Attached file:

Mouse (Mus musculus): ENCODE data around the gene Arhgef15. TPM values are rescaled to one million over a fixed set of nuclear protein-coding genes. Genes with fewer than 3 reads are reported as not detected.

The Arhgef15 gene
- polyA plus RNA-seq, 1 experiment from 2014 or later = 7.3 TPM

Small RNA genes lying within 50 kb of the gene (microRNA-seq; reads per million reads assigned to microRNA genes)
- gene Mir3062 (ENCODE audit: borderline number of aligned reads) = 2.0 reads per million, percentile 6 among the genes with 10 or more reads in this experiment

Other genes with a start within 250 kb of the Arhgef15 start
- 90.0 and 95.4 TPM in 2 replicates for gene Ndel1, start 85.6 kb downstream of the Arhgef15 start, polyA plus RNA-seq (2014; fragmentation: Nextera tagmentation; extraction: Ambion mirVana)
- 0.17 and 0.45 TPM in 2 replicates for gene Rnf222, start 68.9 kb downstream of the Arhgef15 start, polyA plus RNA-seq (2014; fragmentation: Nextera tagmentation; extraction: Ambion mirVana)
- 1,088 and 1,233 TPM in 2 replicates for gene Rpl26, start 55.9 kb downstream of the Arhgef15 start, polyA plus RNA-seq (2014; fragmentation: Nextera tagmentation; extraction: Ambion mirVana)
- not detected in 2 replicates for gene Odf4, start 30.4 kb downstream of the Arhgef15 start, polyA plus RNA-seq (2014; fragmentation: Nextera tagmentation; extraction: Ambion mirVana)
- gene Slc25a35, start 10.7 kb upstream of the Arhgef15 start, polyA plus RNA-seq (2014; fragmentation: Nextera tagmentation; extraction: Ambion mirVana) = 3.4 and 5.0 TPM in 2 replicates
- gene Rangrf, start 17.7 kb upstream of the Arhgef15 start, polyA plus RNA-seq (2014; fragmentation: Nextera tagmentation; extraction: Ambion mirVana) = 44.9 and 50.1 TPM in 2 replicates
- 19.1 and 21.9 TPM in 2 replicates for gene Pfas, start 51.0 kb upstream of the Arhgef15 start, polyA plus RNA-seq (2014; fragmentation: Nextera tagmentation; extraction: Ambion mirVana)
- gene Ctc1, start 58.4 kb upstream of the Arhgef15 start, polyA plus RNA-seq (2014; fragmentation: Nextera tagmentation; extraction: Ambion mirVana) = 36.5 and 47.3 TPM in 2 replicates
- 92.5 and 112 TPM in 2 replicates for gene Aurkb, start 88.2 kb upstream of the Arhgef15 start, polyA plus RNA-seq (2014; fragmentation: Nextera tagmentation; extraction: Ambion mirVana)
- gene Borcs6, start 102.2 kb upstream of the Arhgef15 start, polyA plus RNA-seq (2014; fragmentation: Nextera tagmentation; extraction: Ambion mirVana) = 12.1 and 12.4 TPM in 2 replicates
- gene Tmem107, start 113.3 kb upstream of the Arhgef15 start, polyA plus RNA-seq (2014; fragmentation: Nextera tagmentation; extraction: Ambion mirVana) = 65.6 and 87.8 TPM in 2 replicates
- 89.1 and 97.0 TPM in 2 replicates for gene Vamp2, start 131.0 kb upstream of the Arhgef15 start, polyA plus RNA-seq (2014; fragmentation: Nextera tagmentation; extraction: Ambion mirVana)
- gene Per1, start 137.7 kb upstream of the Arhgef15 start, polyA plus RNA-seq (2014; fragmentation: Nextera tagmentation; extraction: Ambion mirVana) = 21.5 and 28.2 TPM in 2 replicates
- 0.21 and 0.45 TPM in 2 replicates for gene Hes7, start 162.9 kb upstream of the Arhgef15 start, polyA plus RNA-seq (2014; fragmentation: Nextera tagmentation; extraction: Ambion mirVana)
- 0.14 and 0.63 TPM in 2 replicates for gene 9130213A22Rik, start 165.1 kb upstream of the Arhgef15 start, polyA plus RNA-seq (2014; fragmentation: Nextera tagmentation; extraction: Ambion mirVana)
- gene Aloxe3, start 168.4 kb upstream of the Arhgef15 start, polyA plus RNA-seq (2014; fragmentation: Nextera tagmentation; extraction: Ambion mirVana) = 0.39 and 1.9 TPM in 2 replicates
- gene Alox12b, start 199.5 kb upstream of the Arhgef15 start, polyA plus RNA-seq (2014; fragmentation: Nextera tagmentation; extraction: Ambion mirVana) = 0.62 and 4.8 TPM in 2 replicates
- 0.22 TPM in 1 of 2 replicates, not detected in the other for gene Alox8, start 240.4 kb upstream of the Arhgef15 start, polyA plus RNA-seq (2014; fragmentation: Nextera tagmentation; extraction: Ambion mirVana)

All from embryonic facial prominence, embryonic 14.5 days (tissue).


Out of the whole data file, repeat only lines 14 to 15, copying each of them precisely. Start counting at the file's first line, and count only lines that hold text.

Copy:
- gene Ctc1, start 58.4 kb upstream of the Arhgef15 start, polyA plus RNA-seq (2014; fragmentation: Nextera tagmentation; extraction: Ambion mirVana) = 36.5 and 47.3 TPM in 2 replicates
- 92.5 and 112 TPM in 2 replicates for gene Aurkb, start 88.2 kb upstream of the Arhgef15 start, polyA plus RNA-seq (2014; fragmentation: Nextera tagmentation; extraction: Ambion mirVana)